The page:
Monday, 11 Mar 2019

Leases of Flats- How long a term is long enough?

Leases of Flats- How long a term is long enough?

Purchasers of leasehold properties need to appreciate that a lease is a “wasting asset”.  Allowing the lease to become too short by not extending it at the right time can be detrimental to the leaseholder.  It can result in fewer institutional lenders being willing to lend of the property making it more difficult to sell and consequently less valuable.  It can also greatly increase the cost to the owner of extending the lease when they do get round to it.

Under the Leasehold Reform, Housing and Urban Development Act 1992, Leaseholders have an automatic right to extend the Lease so long as they meet certain requirements.  These requirements are:

  1. The lease they hold is a long Lease i.e. a Lease for twenty-one years or more and
  2. They have owned the property for two or more years

The important time for extending the lease is at the point when there are at least eighty years of the term remaining.  This is because if a lease has just eighty years, or less, left then there is an additional payment, payable to the freeholder, of fifty percent of the additional value which extending the lease would add to the property.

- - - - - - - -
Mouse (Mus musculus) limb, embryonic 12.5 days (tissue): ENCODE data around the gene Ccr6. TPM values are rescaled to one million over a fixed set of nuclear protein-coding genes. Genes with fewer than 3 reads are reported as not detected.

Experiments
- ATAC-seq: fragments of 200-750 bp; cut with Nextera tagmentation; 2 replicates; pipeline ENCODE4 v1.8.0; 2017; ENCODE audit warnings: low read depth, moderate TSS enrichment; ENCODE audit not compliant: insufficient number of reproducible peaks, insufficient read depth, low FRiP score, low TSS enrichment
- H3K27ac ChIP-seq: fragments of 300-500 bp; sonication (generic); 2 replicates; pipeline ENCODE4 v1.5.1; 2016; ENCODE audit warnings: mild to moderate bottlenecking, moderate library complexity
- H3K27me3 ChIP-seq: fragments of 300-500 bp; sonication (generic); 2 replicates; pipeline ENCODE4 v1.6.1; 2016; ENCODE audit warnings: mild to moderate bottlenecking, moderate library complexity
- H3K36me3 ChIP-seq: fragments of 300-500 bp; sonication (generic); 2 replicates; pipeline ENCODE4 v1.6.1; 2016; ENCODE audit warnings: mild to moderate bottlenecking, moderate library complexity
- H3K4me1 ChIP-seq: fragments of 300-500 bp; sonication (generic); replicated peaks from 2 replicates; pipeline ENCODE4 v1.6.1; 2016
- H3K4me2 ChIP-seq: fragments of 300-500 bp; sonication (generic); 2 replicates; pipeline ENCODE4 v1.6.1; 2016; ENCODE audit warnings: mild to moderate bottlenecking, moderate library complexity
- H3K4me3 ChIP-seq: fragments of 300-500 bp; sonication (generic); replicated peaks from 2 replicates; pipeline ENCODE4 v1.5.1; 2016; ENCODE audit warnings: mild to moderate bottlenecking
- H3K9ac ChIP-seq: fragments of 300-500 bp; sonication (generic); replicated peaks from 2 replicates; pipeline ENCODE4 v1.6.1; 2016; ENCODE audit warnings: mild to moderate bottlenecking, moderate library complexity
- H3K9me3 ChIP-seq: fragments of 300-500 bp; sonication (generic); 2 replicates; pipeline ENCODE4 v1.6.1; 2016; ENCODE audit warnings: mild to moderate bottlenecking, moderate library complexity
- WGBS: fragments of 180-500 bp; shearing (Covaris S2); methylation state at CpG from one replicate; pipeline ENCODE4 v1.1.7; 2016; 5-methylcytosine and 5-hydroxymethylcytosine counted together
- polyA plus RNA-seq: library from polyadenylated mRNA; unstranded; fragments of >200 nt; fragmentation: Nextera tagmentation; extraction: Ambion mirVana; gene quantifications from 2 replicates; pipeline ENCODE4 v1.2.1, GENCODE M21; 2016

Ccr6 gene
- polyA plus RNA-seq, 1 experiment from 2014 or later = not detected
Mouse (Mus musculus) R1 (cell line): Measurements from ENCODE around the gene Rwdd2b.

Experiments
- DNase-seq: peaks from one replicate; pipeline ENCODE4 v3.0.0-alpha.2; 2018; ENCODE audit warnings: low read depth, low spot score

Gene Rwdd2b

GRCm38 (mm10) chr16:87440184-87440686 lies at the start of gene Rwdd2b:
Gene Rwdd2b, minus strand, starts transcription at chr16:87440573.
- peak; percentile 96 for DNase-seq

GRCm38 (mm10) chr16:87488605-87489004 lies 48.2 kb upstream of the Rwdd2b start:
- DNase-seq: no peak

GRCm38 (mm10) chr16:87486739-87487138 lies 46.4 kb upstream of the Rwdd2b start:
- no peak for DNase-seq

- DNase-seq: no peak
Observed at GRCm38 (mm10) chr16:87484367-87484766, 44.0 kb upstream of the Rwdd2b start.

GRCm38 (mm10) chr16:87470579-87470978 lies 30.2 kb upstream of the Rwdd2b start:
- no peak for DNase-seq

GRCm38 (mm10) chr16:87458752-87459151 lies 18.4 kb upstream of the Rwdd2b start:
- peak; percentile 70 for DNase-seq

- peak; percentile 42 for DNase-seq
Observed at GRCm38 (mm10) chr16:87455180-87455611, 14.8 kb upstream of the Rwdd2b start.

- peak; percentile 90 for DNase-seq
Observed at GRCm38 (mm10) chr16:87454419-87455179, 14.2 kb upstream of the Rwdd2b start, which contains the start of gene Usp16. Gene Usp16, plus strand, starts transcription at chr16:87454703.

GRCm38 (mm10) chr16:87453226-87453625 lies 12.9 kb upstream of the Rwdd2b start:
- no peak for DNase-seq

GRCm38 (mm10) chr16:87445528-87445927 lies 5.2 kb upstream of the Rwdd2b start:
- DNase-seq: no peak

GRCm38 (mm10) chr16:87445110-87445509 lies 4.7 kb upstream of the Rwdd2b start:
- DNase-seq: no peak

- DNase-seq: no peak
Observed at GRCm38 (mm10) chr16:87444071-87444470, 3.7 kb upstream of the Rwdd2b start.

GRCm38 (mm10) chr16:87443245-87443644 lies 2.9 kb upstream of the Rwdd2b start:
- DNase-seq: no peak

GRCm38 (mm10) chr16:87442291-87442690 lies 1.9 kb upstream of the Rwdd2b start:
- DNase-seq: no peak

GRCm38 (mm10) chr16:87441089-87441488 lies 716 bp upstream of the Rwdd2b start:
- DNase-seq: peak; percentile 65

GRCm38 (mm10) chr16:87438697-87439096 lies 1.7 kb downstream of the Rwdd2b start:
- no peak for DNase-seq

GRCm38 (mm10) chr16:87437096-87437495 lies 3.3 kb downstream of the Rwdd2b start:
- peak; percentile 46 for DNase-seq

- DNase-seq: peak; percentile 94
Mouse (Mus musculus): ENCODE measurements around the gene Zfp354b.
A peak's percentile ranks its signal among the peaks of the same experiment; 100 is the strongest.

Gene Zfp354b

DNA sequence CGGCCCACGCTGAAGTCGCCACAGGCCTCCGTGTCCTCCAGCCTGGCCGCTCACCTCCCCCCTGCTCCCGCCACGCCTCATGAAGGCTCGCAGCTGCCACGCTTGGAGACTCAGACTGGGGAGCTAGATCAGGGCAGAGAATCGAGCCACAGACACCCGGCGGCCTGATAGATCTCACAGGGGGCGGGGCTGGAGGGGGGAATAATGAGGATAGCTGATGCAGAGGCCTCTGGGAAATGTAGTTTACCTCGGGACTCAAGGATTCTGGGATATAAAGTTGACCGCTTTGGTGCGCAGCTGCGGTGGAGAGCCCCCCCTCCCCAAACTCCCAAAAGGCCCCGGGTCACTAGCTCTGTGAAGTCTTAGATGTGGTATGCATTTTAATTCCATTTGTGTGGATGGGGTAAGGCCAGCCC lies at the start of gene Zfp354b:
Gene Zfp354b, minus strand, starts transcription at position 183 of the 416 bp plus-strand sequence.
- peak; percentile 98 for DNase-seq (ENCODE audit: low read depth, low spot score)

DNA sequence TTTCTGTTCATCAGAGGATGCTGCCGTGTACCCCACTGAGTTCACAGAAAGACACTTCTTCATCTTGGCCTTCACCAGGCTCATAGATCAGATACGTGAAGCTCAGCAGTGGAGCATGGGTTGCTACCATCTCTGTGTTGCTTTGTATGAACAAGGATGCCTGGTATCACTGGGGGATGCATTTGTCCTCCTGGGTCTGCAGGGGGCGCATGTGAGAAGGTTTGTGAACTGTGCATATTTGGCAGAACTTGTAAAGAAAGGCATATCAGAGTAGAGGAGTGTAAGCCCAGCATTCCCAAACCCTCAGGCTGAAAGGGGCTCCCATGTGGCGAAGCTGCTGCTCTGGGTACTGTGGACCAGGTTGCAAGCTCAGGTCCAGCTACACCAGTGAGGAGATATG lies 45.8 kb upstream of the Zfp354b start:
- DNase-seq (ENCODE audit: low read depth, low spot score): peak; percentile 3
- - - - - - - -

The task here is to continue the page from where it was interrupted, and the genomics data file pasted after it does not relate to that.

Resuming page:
As a starting point you need to discover how much it might cost to extend your lease.  To do this you may wish to use the calculation tool available here.

The amount is dependant upon the value of the property, the amount of yearly ground rent and the length of the remaining term.  Having obtained that indication it is important to have the property accurately valued by a surveyor.

Once you know the likely cost and are ready to proceed, you will need to instruct a solicitor to contact the freeholder and attempt to agree the lease extension and price.  If the freeholder is uncooperative, the solicitor will then serve a formal notice under the above Act to the effect that you wish to extend the lease.  If the freeholder still refuses to grant an extension of the term of the Lease, or if a price can not be agreed then it is possible to apply to a tribunal to settle the matter.

Once the price and the terms are agreed, the solicitor will settle the paperwork to enable the matter to be completed.

If you need advice on extending your lease, please contact Robert Hall.

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